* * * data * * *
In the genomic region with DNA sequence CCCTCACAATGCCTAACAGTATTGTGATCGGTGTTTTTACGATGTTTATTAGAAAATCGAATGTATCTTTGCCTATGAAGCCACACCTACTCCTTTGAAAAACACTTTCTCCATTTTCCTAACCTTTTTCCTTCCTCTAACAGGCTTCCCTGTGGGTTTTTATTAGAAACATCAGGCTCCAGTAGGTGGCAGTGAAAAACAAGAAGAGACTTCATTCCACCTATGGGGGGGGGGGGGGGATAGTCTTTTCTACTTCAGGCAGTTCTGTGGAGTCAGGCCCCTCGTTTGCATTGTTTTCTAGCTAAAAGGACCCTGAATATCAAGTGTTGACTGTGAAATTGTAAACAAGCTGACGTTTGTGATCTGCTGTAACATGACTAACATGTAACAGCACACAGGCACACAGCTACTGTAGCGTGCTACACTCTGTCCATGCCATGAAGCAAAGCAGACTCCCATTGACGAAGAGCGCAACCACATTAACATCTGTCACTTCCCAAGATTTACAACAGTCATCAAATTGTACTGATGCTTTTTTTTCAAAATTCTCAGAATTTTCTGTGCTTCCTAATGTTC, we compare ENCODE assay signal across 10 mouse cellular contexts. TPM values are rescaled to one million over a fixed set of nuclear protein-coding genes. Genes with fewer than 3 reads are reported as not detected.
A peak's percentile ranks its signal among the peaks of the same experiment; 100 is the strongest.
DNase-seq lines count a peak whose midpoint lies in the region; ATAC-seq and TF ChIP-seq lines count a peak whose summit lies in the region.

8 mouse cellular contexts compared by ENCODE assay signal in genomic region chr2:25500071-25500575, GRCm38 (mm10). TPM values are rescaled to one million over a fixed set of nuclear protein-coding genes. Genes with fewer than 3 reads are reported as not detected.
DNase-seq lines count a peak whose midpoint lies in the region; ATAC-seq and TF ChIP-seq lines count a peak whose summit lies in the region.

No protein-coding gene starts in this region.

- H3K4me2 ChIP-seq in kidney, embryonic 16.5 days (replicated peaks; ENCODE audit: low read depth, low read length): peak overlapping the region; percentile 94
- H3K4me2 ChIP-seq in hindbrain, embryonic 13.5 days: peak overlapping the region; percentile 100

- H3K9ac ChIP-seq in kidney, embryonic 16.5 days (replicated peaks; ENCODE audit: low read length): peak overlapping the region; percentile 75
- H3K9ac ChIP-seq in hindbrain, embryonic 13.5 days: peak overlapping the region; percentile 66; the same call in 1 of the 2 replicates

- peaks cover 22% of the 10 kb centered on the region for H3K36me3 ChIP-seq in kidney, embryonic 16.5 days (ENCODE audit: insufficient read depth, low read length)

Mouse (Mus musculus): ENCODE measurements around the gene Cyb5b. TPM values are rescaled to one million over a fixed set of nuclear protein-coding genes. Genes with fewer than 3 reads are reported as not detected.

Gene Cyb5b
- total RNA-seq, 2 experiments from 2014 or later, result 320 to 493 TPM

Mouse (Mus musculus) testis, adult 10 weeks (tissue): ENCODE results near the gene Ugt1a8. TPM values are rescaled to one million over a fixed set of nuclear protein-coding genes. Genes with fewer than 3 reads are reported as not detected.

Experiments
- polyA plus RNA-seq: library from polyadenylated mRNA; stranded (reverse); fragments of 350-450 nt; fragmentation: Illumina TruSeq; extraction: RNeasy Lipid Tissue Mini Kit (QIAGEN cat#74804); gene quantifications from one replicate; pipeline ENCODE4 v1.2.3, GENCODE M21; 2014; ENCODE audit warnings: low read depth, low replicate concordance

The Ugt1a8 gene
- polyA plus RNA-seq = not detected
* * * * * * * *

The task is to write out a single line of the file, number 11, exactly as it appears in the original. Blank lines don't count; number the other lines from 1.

- peaks cover 22% of the 10 kb centered on the region for H3K36me3 ChIP-seq in kidney, embryonic 16.5 days (ENCODE audit: insufficient read depth, low read length)